Celtic Knots is hung!
Don’t you love the bright colours of the Laurel Burch bias tape? When I started the quilt, she was alive and designing very popular fabrics that I absolutely loved. They had the same vibrant quality as the book of Kells, whose illuminations have provided inspiration for many images we identify as Irish. These mugs, for example, have the letters ABCD.
My father was Irish. He left Ireland in the late 1940s when jobs were scarce, and moved to Newfoundland, where he met and married my mother. I first went to Ireland as a teenager, met my Irish family, and saw the book of Kells. This 9th century illumination of the Bible is absolutely beautiful. Its intricate, vibrantly coloured images would be noteworthy if produced today, but are nothing short of miraculous, given they were handmade more than one thousand years ago.
In 2007, as a very new quilter coming off years of cross stitch, I enthusiastically enrolled in a winter long course in a Celtic Knot quilt. Our teacher presented us with the patterns, and now, close to fifteen years later, I have no idea where they originated. I learned how to make and work with bias tape, copy images onto fabric, and invisibly hand stitch the tape with YLI 100wgt silk thread. The blocks were fun, but the assembly using endless straight lengths of handstitched fabric, was torture. I rapidly abridged the proposed 20 block quilt with intricate borders to 12 blocks without borders. It took several attempts to get the top pieced, many years with it in a plastic bag awaiting quilting, and another couple before it was hung. The final delay was because I couldn’t figure out how to get it high enough in my stairwell.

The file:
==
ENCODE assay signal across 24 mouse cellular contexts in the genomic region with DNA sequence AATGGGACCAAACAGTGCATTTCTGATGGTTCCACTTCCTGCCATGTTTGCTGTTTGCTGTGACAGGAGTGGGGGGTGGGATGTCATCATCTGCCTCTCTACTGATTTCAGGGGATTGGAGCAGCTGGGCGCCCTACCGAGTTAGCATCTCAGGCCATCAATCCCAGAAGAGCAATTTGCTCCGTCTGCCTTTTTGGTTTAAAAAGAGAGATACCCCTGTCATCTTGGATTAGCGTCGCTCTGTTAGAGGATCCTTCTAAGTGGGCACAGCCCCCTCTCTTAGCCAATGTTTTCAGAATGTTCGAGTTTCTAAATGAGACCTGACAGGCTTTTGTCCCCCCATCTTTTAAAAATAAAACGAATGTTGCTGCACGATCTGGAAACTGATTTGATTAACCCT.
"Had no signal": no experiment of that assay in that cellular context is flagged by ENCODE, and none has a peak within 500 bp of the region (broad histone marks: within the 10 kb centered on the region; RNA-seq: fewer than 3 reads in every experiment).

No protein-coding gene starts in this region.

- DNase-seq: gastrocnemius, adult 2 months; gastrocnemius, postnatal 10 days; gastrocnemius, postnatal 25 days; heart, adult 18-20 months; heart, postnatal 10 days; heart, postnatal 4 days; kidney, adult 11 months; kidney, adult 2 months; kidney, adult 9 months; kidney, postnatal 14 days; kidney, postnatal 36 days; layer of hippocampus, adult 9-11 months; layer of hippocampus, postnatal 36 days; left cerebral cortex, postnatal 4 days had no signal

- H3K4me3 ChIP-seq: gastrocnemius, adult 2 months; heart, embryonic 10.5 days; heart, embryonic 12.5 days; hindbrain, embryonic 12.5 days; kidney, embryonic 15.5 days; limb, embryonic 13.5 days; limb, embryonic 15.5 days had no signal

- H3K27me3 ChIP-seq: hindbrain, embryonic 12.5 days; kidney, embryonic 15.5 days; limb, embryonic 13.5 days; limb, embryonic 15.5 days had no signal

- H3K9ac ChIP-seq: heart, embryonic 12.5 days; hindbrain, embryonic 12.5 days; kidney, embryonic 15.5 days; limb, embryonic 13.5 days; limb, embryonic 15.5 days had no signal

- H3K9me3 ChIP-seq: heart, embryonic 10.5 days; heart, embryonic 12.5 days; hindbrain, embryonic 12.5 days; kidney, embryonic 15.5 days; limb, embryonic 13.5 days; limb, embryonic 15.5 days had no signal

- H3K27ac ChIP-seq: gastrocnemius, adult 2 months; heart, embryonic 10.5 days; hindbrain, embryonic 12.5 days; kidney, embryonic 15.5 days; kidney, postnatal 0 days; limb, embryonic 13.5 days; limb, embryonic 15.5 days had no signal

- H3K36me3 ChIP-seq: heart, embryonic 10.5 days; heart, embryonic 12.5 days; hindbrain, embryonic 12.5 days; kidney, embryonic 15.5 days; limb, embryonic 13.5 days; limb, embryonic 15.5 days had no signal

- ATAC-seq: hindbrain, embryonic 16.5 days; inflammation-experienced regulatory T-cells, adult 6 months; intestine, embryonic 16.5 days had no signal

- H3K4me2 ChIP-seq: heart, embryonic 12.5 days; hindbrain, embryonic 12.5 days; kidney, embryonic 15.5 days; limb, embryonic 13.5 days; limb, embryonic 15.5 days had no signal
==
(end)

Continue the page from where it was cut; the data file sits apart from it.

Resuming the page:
And here is my first tutorial …
How to Hang a Quilt Higher than you can Reach in a Stairwell. Use at your own risk.
If you hate long ladders (or don’t have one), but would like to hang a quilt a little higher than you (or your tallest friend) can reach in a stairwell, this is a solution.
Materials: Rubbermaid step stool
Two gallon paint cans
Piece of board at least one inch thick (depends on weight of hanger) and
6” x30”(or so)
Method: Decide where you’d like to hang the quilt. If the quilt is heavy, this will involve finding a stud. You’re on your own here.
Place the two (closed) paint cans about a 8″ apart on step directly below the desired location. Put board across them. The board should be pretty well level with the step above.
Place stool with two legs on a step and two on the board. Stool legs should be directly over the centre of the paint cans.
Position fearless friend (spotter) one step lower than the paint cans.
Stand on stool. Hammer the hook in place
With friend supporting the quilt, use BBQ tongs to lasso the hook with the hanging cord.
One other piece of advice… If you’re using a café rod, don’t rely on tape to hold it in an extended position. Insert a dowel in the rod to keep it out to length. You can guess how I know this.
The only sad ending to this story is that I still have one of the original borders in my UFO/orphan block pile. Wonder how long it’ll be there.
Linking up with Amanda Jean at Crazy Mom Quilts